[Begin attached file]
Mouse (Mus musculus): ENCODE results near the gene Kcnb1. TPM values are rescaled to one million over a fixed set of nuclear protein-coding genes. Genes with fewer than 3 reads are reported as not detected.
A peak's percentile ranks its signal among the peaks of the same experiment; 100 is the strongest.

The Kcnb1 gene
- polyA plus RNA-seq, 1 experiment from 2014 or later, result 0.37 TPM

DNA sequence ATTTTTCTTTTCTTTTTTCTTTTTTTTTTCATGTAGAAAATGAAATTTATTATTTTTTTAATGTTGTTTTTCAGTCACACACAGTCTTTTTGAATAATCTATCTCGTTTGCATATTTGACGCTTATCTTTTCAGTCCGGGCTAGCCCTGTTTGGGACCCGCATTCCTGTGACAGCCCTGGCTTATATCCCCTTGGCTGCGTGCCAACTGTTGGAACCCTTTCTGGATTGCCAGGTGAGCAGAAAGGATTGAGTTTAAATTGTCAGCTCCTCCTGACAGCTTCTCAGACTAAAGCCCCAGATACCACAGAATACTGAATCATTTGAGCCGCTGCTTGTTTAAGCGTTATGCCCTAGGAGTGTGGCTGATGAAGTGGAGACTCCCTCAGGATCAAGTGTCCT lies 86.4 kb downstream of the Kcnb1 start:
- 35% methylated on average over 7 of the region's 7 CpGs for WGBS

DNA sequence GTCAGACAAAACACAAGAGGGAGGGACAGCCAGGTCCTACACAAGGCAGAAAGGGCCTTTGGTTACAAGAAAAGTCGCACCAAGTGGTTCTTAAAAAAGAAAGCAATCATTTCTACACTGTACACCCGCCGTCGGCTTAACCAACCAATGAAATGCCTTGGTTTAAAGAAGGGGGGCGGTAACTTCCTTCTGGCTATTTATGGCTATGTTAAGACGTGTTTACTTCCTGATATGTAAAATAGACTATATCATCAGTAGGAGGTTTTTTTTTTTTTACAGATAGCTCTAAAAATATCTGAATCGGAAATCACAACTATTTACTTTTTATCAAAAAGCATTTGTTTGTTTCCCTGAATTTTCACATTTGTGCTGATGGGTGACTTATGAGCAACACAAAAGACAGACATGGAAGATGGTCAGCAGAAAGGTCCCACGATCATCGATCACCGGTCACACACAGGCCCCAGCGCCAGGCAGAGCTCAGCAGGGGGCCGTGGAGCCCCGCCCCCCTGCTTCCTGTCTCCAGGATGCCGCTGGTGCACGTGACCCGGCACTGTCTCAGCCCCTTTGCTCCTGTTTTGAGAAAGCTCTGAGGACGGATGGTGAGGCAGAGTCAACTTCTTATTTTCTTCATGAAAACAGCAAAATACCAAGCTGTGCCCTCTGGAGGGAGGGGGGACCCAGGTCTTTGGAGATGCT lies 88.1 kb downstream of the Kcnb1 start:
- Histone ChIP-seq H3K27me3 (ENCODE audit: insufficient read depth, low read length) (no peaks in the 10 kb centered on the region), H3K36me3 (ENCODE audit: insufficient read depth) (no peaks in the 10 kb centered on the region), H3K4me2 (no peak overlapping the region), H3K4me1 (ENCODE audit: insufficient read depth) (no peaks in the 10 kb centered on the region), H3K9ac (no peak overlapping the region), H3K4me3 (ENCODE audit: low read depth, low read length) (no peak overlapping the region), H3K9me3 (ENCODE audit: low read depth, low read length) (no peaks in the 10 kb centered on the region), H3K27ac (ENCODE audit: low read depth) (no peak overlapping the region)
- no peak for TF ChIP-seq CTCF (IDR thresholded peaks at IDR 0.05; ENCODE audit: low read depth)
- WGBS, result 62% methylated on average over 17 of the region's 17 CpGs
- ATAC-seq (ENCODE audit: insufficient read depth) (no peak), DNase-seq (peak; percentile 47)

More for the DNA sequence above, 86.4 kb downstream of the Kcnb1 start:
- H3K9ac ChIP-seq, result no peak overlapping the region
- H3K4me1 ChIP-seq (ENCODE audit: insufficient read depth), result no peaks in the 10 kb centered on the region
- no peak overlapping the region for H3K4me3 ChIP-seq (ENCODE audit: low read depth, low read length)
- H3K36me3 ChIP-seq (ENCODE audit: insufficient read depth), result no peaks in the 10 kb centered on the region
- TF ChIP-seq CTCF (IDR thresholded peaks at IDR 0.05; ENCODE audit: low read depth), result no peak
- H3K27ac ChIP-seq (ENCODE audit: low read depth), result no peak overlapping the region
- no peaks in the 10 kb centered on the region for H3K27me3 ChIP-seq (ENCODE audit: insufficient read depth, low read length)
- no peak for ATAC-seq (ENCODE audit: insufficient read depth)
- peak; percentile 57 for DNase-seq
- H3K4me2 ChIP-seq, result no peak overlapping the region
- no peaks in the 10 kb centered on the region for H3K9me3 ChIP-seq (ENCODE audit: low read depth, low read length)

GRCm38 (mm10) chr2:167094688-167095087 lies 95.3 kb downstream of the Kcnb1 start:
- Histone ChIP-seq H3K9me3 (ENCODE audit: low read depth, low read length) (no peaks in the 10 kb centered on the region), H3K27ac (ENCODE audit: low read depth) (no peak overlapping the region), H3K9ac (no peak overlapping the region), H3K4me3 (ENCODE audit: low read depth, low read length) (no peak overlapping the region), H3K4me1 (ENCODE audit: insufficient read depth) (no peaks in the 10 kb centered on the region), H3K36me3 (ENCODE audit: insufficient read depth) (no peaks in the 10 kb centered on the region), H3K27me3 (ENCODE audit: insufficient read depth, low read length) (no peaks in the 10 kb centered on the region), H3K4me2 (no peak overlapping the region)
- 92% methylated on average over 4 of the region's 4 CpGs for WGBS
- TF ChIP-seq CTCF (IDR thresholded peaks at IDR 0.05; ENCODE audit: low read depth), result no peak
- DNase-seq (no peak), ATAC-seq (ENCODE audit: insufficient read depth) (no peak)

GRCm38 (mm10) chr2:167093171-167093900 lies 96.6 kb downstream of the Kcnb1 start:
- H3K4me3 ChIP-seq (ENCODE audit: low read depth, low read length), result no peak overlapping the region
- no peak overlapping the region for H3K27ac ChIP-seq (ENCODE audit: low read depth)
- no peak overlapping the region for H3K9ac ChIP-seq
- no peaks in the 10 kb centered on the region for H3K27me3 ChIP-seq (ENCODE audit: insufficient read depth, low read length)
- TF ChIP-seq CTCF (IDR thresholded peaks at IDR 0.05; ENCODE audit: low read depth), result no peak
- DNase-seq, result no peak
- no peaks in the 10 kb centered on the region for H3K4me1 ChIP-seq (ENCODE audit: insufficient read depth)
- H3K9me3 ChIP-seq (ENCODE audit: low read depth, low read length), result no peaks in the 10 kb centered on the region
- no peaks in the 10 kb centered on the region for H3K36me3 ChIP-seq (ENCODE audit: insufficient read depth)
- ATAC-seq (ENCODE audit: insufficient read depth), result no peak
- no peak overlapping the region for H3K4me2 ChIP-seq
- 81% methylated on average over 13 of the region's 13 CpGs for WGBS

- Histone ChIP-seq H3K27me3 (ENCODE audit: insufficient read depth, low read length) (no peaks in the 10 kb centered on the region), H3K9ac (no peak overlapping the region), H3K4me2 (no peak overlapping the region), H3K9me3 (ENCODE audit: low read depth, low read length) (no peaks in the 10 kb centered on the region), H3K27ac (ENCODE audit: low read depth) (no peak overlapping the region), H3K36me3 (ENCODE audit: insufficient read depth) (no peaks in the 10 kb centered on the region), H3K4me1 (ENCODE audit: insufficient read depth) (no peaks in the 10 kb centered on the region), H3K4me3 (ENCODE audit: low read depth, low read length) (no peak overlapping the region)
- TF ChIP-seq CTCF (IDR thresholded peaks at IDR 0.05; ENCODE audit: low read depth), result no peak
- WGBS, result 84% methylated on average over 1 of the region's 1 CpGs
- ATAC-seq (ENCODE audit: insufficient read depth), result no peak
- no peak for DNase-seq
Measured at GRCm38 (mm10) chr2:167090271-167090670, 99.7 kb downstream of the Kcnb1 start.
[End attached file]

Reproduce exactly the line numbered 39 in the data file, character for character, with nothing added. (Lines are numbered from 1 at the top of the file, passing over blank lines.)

- ATAC-seq (ENCODE audit: insufficient read depth), result no peak